In August of 2015, Avon volleyball coach Julie Bendzuck met with four freshmen players — Sydney Stone, Maddy Jerdonek, Gillian Romanchok and Katie Sopko — by the trophy case in the high school lobby and set them on the path that would lead to the most successful run in the program’s history.
“We all started in fourth grade together,” said Romanchok, an outside hitter.
“We called ourselves ‘The Fab Four,’ so when we were pulled out of the locker room, by the trophy case freshman year, and (coach) told us we all made varsity, it was a moment we had always hoped for.
“Here we are, still playing together. The long journey has been amazing.”
Heading into their senior season, the four four-year varsity players have put together a 60-11 record overall and a 50-7 record in the Southwestern Conference.
Jerdonek and Stone will play Division I college volleyball next year at Fairfield University in Connecticut and LaSalle in Philadelphia, respectively, while Romanchok will play Division II at Clarion in Pennsylvania.
Another senior, Katie Koziarz, will play collegiately at Division I Seton Hill while Stone and a sixth senior, Meghan Waters, have decided not to play at the next level.
With so much talent and experience, Bendzuk is looking forward to seeing what her defending SWC champion Eagles can do this season.
“I’m very excited and I don’t know if this group has ever played to its full potential, not in a negative way at all but I feel they’ve trained so much this winter and have worked really hard to get to the point that they’re at,” she said. “We remind them every single day that they cannot settle with where they are. If they think they’re good now they have to work even harder to get better. If they can do that, I think they’re going to surprise a lot of people with how well they’re able to accomplish their goals.”
Jerdonek, a setter, is closing in on 1,500 career assists, entering this season with 1,425. She thinks she knows why this senior class has been so successful.
“I think we all constantly push ourselves and each other because we want to get better,” she said. “We want to be the best team we have the ability to be. You always have more to learn and more to do so we all just want to keep getting better and, hopefully, do something special this year.”
Stone, who plays on the right side in the Eagles’ rotation, thinks this season’s squad will find motivation in the disappointment of last season’s 3-1 loss to St. Joseph’s Academy in the Division I district final.
“We came in with the mindset that we fell short last year and we have to work harder this year to accomplish what we want to accomplish,” she said. “This is our last chance together and we want to make sure we give it everything we’ve got if we want to accomplish our goals for this season and this program.”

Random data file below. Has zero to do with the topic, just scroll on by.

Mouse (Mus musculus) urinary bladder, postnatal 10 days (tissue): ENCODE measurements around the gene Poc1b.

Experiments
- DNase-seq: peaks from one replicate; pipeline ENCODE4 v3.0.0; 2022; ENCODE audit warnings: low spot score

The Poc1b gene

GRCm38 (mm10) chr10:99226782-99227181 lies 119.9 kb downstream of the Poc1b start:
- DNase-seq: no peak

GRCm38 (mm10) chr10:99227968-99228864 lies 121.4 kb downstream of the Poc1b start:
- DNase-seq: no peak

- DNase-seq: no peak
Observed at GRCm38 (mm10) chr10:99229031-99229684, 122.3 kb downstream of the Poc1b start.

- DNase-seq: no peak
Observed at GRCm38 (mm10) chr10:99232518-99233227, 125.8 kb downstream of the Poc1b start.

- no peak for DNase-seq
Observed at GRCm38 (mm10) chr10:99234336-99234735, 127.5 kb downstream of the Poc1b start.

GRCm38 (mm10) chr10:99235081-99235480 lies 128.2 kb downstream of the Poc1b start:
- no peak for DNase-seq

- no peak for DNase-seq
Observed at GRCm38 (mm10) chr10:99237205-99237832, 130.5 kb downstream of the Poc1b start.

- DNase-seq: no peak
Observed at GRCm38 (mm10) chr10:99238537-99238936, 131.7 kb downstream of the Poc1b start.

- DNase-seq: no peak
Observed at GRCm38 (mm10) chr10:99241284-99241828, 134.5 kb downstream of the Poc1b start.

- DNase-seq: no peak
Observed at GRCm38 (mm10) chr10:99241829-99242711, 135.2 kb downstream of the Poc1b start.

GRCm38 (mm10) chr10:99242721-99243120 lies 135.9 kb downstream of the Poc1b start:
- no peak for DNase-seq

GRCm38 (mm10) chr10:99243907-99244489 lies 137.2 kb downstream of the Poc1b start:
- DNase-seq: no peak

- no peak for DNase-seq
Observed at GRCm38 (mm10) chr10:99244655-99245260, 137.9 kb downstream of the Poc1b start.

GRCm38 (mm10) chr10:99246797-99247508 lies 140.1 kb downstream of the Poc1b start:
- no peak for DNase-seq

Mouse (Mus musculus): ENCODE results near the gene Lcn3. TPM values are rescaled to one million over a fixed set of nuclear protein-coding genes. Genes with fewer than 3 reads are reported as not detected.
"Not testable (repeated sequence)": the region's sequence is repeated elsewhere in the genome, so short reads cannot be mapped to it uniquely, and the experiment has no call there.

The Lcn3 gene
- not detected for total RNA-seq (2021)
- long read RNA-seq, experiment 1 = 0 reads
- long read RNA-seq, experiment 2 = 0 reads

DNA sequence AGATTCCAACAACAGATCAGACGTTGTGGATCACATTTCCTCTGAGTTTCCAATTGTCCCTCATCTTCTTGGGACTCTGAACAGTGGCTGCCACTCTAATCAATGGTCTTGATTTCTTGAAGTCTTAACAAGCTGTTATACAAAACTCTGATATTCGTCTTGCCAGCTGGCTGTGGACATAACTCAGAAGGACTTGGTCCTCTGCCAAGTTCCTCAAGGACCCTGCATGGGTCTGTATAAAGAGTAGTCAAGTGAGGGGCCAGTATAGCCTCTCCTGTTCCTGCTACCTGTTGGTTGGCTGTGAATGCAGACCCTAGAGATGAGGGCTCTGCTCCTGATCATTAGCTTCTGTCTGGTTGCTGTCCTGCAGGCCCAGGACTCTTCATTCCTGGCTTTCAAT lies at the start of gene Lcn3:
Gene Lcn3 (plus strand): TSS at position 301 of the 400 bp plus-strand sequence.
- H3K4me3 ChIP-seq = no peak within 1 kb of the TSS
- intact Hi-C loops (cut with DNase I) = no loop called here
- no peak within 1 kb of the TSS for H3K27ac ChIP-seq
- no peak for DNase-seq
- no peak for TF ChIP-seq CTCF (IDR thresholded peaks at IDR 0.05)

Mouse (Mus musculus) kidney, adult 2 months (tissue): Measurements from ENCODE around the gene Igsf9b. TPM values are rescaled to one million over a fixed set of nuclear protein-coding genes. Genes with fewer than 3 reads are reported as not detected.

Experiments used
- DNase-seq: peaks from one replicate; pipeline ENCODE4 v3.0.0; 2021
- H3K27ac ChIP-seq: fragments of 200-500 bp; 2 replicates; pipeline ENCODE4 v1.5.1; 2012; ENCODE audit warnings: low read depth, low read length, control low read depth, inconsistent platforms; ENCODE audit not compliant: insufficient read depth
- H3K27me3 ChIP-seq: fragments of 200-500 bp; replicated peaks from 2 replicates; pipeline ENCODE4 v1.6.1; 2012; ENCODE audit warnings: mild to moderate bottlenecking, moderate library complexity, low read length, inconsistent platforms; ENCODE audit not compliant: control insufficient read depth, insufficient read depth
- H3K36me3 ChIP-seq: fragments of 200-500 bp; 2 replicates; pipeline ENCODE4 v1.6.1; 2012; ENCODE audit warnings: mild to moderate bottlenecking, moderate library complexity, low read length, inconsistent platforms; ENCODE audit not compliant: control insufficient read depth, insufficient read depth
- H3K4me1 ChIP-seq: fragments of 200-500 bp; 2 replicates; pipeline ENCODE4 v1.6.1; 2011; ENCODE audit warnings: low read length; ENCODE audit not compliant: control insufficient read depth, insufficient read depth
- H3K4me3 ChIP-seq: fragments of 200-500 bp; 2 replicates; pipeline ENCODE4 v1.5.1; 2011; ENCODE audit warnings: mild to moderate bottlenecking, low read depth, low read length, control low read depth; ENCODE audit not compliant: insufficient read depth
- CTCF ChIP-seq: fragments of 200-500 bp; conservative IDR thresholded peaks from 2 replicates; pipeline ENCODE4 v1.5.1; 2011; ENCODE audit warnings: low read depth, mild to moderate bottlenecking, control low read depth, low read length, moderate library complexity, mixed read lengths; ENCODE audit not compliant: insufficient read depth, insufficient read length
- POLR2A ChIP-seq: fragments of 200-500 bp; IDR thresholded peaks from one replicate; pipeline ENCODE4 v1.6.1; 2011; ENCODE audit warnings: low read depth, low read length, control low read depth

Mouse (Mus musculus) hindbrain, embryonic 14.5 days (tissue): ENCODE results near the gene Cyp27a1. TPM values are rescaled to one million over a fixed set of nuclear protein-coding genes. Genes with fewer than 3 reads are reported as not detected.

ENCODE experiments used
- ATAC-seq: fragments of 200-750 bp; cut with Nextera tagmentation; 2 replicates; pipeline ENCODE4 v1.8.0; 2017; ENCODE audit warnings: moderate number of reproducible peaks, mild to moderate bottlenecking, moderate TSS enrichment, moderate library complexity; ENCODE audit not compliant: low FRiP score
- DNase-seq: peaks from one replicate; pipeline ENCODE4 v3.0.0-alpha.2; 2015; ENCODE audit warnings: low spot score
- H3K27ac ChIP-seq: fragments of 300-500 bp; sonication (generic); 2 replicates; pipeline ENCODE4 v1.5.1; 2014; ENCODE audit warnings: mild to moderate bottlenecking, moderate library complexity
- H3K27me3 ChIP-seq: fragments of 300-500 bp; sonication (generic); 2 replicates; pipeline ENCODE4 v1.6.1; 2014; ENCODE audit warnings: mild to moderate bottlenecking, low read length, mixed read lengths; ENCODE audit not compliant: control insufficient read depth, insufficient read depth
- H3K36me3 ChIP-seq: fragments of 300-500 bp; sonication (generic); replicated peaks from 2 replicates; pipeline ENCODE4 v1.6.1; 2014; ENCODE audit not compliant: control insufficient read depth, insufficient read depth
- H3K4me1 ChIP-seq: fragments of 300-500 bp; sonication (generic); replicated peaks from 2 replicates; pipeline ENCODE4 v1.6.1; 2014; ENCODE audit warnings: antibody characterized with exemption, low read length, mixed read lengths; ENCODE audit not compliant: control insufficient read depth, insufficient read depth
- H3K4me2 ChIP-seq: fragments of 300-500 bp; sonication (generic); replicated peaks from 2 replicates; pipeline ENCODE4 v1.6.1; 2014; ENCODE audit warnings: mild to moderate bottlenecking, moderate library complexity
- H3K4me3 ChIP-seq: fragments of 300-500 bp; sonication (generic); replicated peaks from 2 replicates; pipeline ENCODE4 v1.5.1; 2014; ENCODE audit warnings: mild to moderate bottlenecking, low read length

Bendzuck changed the offseason program and asked this year’s team to push itself like never before.
“I think they know that everyone is going to count them out,” she said. “Everyone will look at Joe’s and Mags and Padua, even Elyria. Our goals stay in our gym, and we talk about what it will take to get there. We are not guaranteed to be in a district championship this year. We’re not guaranteed to win our conference this year.
“I think in the back of their minds they know what they have fallen short of every year. That, for me, has been enough motivation to go harder, coach harder, watch more film and go to more clinics, so I know it’s enough motivation for them to do some things we’ve never done before.
“We’ve added lifting into our practice week. We’ve individualized practices a little more. We’ve done things that are going to help them get to that next level, hopefully. At the end of the day you have to play the games.”
Physically the Eagles will be ready, but it takes more than just physical ability to succeed on the volleyball court. Sopko, an outside hitter, thinks the group that has grown up together playing volleyball can use their familiarity as an advantage.
“Volleyball is a sport where you have to have good connections with everyone around you,” she said. “The longer you play together the better that becomes. All of us, playing at the same time, from setting to hitting and passing, we have a lot better connections.
“You know what everyone else is going to do because you’ve seen them do it so may times.”
Those connections, on and off the court, are what Romanchok cherishes.
“I’m going to miss the whole experience of it, of having another family to come to,” she said. “We lean on each other. After a long day of school we come to the gym and work everything out. We know each one of us has each other’s back, and that really helps us off the court as well.”